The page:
Once I had the tray at home I was certain that, marks or not, I loved it. I logged it into my tracking system for new finds: Pierced Botanical Silver Colored Tray, 12.25 by 19 inches, 2.1 pounds.
The very first thing I did as soon as that was done was research the foliage on it. Googling almost immediately confirmed to me that it was a chestnut tree—given their distinctive leaves and the knobby appearance of the chestnuts themselves—and I felt a little twinge of pride that I had guessed it correctly at first glance. Specifically, it was a Horse Chestnut, common to Europe (and, to be accurate, not a true chestnut but so-named anyway). It's also sometimes called a Conkers tree since it's used for that game in Great Brittain. It's indigenous to a small area of Europe, but planted worldwide for its beautiful foliage and flowers.
This dictated my next step, which was to take to the far flung corners of the Internet by visiting every reference site I've ever been on to search for its maker and related items. Marrying terms like botanicals, chestnuts, silver, silverplate, tray, serving, Art Noveau, Jugendstil, European, trees, leaves, and the like in myriad combinations yielded not one thing that looked even vaguely like my tray in fact or in style, and absolutely no information on possible silversmiths or countries of origin. I tried for a few hours, and found not one thing.
Striking out left me not only disappointed (and my pride now somewhat deflated), but with no choice but to move on to manual labor: i.e., cleaning. I got out my metal polishing supplies (I usually use either Flitz or Maas when unsure of the metal content) and while watching TV at night with my partner I began the lengthy task of cleaning the front surface of the tray. It took about an hour and a half of fairly vigorous work, but I managed to get most of the heavy tarnish off. I put it aside and finished watching the movie.
The next day, in much better light, I examined my handiwork. Overall the tray was beautifully lustrous, but with a good deal of deep black tarnish in the crevices still. I looked over the tray closely, especially the dents I had noticed on first picking it up. Because the tray surface was shiny and the dents still tarnished they had taken on definite shapes, although they easily might have been from where something hard knocked against it.
I got out my loupe to look at them, and the only thing I could make out with any certainty looked to be a flower, a five petaled flower very much like one of the Zapf Dingbat characters that I've used as a graphic designer over the years. It did not resemble any of the fine metal marks I was familiar with, and a flip through some reference books and sites I usually refer to came up empty. The other mark was roughly rectangular but it was not clear what it was either, and it was even tinier. Since I've found a lot of items marked over the years that have turned out to be of little significance or value, at this point I was beginning to feel skeptical that these might indicate anything of real interest.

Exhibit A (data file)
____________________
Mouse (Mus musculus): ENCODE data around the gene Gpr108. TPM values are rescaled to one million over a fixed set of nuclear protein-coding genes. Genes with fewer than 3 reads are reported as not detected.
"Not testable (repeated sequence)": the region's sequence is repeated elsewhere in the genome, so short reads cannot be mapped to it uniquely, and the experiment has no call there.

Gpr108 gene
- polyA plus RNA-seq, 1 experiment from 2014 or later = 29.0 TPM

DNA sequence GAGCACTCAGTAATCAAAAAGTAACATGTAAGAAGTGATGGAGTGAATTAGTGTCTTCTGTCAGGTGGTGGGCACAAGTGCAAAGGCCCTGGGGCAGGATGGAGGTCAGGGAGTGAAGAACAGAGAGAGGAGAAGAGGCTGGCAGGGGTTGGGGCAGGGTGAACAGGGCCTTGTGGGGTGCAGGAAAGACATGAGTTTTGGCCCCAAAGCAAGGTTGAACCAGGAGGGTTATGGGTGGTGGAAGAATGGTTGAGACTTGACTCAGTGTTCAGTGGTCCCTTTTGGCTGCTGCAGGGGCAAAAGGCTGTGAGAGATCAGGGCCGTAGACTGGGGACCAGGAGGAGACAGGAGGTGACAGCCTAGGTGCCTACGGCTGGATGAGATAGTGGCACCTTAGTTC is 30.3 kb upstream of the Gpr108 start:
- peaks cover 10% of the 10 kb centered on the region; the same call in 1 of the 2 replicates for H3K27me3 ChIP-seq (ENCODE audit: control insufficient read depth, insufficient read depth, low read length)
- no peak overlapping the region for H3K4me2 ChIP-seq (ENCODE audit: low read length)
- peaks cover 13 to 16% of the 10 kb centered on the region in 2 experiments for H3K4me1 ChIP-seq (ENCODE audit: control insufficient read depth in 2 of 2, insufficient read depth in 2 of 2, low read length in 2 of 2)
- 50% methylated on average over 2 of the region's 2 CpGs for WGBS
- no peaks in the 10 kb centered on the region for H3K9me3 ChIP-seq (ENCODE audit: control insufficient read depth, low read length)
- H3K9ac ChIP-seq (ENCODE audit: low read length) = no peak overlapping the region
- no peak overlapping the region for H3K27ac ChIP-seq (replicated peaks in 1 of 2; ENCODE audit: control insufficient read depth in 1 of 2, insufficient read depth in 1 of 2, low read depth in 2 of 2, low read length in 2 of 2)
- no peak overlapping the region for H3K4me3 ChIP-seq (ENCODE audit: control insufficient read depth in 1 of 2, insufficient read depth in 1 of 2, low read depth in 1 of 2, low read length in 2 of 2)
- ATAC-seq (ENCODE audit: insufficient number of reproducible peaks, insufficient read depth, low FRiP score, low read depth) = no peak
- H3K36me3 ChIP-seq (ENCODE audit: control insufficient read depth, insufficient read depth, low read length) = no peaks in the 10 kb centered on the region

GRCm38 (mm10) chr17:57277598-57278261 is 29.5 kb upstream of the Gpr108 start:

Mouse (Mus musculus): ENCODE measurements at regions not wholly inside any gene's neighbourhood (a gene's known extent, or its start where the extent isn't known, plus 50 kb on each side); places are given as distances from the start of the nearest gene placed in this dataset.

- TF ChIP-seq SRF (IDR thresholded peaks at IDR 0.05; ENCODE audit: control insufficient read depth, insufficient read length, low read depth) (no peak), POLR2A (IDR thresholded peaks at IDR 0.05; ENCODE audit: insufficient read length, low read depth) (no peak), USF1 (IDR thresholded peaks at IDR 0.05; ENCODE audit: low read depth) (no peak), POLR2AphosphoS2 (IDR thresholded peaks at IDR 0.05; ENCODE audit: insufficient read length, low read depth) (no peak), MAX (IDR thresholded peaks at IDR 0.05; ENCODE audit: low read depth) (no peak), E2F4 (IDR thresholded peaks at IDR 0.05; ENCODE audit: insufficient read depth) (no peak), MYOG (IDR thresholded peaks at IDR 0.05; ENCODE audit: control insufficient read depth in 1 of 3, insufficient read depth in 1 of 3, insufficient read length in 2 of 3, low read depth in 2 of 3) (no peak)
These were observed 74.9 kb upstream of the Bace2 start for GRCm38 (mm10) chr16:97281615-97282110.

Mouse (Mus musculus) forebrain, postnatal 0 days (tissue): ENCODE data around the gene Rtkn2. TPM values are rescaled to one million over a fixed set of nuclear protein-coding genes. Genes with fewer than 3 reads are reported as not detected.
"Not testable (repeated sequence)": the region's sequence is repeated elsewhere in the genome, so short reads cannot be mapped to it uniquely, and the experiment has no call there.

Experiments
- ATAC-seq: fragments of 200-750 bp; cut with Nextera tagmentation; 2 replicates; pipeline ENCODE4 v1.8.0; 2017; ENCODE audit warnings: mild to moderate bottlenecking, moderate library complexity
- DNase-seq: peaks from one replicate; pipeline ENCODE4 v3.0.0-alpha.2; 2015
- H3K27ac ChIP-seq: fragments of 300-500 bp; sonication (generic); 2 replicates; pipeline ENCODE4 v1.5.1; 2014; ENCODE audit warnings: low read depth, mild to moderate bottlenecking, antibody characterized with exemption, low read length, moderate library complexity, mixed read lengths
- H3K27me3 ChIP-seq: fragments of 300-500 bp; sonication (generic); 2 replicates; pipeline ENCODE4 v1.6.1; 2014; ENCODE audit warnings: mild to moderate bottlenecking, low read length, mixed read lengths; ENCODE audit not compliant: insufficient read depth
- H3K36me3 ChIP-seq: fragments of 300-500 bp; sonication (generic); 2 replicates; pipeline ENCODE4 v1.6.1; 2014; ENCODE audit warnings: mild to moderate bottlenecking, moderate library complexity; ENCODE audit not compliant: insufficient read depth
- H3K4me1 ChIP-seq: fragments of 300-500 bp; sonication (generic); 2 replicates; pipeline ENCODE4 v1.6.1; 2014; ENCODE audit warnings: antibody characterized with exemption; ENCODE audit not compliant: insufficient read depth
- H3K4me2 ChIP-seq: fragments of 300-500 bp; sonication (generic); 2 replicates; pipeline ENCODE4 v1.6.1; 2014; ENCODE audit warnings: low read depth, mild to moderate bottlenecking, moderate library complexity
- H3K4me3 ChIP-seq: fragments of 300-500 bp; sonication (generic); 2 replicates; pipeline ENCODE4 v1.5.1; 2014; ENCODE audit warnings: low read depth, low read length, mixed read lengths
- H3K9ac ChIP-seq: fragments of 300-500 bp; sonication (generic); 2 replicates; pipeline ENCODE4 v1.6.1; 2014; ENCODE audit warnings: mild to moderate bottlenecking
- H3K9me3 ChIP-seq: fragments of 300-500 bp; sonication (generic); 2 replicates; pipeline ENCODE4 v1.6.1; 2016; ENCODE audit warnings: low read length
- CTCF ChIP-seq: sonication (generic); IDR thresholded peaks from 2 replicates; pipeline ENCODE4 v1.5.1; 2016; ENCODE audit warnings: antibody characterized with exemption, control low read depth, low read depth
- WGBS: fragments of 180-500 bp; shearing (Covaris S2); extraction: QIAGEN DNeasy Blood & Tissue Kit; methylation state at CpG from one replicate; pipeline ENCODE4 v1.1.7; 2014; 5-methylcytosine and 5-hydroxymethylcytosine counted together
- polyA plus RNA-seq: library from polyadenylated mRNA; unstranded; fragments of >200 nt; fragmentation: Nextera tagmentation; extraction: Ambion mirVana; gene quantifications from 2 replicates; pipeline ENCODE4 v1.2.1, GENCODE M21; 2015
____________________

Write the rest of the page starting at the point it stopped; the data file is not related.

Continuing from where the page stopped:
More Googling ensued. It took some digging (quite a bit, actually), but eventually the specific search for "flower shaped silver marks" yielded an international marks webpage that showed a flower with a head inside. While I was excited to come across it, I was even more skeptical since the highly detailed mark seemed to mock my tiny, crude impression, and I started to believe that my tray may be either a copy or an attempted fake. I polished it a bit more with a Q-tip to see if I could tease out any more detail, and I carefully stacked up my loupe and a magnifying glass at the same time to attempt the greatest possible magnification. If I held all of them just right, at just the right distance and angle from one another, I could suddenly see there was a lot going on in those tiny dents.
- The flower had a woman's head inside it, and what appeared to be a 3 on the left and an A on the right
- The other mark was J•L reversed out in a sort of notched rectangle
These facts, combined with my earlier web investigations led to more discoveries:
- The larger mark indicated solid silver by the 3 on the left (at 80% pure silver)
- It also showed the city of origin by the A on the right (for Vienna)
- The year of manufacture was sometime between 1867-1922 since the marks date from then (and that dating aligns well with the style of the tray with its Art Nouveau feel)
- The JL would therefore stand for the initials of an Austrian silversmith or a foundry
My energy and drive renewed, I attacked my web searching with zeal, my fingers flying over the keyboard, homing in on the final piece with the feeling of the inevitable building as I came closer and closer to solving the puzzle. When I saw "Directory of Austrian Silversmiths" appear in my Google results I was quite literally on the edge of my seat as I craned forward with anticipation. I clicked, and there before me was a beautiful list of names… With no less than 23 separate silversmiths with the initials JL working during the time period in Austria. And not one reference with the actual maker's marks in them.
Perhaps this was going to take a little longer than I anticipated.
To be concluded in Part 3…